Helen shares that choosing to seek out feedback and then act on feedback was a pivotal moment in the management of her career. Viewing the feedback as a data point that can help you improve or make better decisions is key. The ability to take feedback, lay it out in front of you and ask unemotively “what is this telling me I need to work on” then putting an action plan in place to build capability (behavioural, skill, leadership) will accelerate your progress (nothing better then outperforming your short term goals and even better completing your annual goals faster). 

Don't fill the gaps, or assume!

For so many of us, lack of feedback means we fill in the gaps ourselves (and make up stories often to our detriment) or miss opportunities to become truly self-aware. If we wait for feedback, it might not come, but if you ask for feedback as difficult or vulnerable as it may make us feel, like Helen does proactively, you are more likely to receive it and even more likely to benefit from it with the goal of helping you further your career. 

Self-Reflection Questions

Do you receive regular feedback from your line manager, mentor or sponsor? If so, is this a valuable source of data for you? If not, what would make it more valuable?

Have you sought out feedback proactively? Was this useful? Have you put the feedback into action?

TIP 4: Establish a Board of Directors who help you personally or professionally

People love to help if asked. People also need permission to help. Helen shared that she has created her own “Board of Directors”. People whom she sought out with purpose to assist with both personal support and career guidance. 

Each member of her Self- Board has a different role, and she knows and understands the role each plays in her life. In Helen’s own words she is very purposeful in who she chooses “people that are not biased in any way but know me really well, who understand and challenge me...people I really trust and know will give me good advice”.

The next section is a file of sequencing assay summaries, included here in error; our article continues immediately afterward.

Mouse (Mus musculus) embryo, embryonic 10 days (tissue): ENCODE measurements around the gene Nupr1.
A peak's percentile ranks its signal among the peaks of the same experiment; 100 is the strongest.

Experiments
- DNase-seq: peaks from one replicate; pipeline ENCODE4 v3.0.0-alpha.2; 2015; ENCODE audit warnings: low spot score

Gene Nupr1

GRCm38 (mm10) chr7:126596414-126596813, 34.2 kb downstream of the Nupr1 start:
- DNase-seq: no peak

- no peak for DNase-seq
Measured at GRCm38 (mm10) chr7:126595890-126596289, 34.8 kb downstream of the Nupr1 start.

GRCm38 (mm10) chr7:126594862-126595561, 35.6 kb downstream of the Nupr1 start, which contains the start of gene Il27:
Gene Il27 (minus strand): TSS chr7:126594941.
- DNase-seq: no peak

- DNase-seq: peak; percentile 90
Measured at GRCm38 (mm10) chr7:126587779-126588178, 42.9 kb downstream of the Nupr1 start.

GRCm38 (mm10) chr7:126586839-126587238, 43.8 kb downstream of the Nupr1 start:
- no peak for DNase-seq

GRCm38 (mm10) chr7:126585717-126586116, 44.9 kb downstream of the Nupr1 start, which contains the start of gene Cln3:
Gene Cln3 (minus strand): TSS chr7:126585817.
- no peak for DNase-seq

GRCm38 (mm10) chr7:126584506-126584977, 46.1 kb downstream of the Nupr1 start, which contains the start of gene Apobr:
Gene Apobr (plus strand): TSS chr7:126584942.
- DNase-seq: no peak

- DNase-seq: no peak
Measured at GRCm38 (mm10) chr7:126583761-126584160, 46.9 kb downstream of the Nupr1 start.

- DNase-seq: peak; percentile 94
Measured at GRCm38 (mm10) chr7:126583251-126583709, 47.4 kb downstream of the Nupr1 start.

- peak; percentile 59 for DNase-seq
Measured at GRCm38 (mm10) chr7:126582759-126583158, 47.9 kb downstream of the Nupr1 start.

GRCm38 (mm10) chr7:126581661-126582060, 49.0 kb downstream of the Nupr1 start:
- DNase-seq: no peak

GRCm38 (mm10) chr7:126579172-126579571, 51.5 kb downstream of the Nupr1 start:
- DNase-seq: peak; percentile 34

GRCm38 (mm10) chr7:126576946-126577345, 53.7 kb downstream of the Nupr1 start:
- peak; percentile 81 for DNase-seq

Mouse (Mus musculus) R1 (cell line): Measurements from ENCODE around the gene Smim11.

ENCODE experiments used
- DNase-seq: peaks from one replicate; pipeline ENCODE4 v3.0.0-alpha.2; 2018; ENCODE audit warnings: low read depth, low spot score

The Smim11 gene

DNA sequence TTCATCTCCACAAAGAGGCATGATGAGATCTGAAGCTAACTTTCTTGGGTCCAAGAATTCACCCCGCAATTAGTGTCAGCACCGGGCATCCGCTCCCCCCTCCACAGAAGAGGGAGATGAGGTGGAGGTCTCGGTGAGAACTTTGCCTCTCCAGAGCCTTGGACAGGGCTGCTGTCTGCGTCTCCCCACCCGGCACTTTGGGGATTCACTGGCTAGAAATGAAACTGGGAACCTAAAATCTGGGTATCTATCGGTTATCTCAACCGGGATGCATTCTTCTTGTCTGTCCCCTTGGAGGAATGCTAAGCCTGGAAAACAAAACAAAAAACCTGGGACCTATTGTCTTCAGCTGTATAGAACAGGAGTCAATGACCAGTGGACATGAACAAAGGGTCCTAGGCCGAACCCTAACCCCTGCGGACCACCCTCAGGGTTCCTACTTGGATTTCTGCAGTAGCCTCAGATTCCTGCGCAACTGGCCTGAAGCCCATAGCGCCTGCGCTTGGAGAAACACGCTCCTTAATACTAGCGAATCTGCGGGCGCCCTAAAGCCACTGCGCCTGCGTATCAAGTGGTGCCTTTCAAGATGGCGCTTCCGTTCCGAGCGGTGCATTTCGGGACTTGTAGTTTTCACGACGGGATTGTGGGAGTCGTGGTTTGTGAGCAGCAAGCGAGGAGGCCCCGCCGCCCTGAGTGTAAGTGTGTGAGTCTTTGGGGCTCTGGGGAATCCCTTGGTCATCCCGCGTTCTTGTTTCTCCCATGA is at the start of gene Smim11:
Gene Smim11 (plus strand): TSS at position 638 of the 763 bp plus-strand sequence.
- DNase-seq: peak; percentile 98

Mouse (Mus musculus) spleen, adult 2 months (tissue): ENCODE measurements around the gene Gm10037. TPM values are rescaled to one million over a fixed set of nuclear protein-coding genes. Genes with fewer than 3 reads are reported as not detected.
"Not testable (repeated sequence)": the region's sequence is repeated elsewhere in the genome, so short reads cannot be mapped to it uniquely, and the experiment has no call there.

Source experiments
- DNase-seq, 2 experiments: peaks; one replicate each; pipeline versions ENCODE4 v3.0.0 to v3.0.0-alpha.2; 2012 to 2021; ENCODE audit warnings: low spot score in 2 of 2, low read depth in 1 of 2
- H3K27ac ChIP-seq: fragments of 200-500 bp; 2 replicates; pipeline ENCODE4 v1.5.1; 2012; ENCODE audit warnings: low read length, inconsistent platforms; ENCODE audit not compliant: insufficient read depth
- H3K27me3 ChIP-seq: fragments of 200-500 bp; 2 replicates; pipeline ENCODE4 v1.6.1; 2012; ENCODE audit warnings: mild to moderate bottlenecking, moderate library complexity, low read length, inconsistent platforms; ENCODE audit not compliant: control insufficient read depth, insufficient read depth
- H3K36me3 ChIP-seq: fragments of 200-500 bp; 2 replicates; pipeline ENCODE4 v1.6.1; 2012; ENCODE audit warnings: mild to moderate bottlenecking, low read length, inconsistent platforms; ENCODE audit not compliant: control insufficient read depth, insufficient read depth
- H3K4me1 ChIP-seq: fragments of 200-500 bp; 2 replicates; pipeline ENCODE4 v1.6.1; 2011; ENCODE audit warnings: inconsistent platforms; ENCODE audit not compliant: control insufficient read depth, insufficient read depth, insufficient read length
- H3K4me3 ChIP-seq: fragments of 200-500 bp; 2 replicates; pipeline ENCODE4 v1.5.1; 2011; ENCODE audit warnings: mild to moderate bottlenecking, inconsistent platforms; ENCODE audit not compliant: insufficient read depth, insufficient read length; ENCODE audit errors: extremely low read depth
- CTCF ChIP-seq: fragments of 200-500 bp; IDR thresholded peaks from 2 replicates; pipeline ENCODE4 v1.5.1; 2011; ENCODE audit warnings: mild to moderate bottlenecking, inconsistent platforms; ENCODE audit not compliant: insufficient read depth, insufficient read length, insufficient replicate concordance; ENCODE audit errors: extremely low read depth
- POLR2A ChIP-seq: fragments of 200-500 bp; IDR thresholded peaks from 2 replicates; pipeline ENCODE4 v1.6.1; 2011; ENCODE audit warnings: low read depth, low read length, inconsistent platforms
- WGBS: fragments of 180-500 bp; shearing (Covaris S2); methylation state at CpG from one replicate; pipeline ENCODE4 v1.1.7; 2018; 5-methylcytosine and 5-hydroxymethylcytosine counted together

A group of trusted advisors can act as terrific sounding boards, give you support in the areas needed, and guide you on when to say no. They can become strong advocates for you (because they know your goals and desires), and help expand your networks. Your role is to be accountable to them as individuals, listen, include them and then make up your own mind!

It seems simple, but so many of us have not put a Self-Board in place. 

Self-Reflection Questions

Have you established your own “Board of Directors”? If yes, how do they help you? Can you identify with the advice they share? Have you put any of it in place?

If you don’t have a “Board of Directors” who do you know that you could ask to be a trusted advisor? Can you be clear about what you want/ need from them?

Rounding out Helen’s journey she shares that whilst turning her mind to being intentional in changing up her career management (and she will continue to do so) she never took her eye off the job at hand, she was purposeful and is proud that she navigated these really tough questions, whilst delivering strong outcomes, and transitioned successfully to a new organisation. 

Women set clear goals for her personal development

Helen is clear the success of the transition came from doing the hard work, self-reflection, relying on her ‘board members’ for guidance and making the brave decisions.“I got here because I worked very hard and have the confidence to say, I know what I'm doing. I've got the experience. I may not know everything moving forward but I have the capacity to learn what I don't know, but I've earned the right to be here. When I show up and I have this conversation, there is no ambivalence in my mind.